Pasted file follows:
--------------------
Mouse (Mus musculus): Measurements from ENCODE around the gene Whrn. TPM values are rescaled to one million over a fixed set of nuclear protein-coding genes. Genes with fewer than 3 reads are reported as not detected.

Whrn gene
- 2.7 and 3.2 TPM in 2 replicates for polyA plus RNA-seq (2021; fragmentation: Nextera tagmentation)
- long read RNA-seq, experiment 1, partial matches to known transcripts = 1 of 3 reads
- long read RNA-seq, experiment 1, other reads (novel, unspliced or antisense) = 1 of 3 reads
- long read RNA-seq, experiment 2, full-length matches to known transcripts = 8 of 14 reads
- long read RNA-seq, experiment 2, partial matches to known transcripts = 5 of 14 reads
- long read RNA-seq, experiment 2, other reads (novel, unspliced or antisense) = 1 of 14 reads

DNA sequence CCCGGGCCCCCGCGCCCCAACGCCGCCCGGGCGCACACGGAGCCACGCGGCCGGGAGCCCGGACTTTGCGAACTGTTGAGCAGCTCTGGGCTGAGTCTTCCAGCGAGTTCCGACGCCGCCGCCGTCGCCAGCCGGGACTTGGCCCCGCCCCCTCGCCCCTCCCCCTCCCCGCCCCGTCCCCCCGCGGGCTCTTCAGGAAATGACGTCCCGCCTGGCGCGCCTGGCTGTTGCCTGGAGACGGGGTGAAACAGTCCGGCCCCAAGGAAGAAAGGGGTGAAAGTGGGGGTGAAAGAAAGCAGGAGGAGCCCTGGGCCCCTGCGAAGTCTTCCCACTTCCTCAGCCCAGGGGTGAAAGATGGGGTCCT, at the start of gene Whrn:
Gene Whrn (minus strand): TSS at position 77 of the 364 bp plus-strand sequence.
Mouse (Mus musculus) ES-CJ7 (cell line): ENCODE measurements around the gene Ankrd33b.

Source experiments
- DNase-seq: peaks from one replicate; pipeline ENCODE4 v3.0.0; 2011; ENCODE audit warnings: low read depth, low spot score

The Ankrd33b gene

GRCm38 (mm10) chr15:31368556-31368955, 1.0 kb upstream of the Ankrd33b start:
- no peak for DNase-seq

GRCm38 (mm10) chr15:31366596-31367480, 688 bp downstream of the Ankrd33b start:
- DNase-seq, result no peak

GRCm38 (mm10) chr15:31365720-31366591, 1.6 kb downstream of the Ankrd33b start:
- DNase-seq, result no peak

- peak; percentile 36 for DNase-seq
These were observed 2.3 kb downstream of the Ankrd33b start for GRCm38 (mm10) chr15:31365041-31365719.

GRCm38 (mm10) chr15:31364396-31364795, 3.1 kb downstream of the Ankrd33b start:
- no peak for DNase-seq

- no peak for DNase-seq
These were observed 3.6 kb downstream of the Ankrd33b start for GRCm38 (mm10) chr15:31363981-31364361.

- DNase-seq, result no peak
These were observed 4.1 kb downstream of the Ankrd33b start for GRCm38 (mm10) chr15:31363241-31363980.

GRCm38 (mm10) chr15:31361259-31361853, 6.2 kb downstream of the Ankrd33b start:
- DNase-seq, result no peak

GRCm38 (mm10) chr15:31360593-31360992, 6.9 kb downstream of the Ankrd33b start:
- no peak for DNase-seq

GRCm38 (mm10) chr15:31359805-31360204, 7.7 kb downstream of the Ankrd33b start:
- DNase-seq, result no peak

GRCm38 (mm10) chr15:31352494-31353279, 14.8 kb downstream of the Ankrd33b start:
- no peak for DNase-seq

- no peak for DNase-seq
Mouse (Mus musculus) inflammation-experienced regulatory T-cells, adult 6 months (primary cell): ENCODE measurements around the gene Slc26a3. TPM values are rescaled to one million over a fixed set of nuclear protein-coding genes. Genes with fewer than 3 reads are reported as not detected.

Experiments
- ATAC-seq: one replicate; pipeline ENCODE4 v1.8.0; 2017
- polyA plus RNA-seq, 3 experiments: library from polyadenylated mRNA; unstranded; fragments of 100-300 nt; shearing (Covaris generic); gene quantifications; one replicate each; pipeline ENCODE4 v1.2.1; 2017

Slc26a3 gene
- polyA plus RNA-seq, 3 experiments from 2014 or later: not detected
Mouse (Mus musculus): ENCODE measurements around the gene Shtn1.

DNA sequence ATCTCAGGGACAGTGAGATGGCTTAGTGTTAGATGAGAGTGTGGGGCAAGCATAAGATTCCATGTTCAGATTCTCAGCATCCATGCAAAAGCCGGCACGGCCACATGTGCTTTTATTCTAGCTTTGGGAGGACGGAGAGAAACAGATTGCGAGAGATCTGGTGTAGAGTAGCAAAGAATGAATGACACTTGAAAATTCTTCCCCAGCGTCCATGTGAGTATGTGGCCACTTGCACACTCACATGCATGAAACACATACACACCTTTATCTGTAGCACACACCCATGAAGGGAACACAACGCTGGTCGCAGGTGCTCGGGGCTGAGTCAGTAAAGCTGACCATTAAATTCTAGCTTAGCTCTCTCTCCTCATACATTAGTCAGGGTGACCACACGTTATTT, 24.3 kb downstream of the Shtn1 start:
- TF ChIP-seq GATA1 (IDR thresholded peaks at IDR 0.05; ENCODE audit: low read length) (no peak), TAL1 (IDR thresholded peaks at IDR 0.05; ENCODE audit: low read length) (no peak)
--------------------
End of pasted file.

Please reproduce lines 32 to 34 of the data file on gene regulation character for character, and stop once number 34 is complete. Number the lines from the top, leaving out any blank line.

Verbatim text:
- no peak for DNase-seq

GRCm38 (mm10) chr15:31359805-31360204, 7.7 kb downstream of the Ankrd33b start:
- DNase-seq, result no peak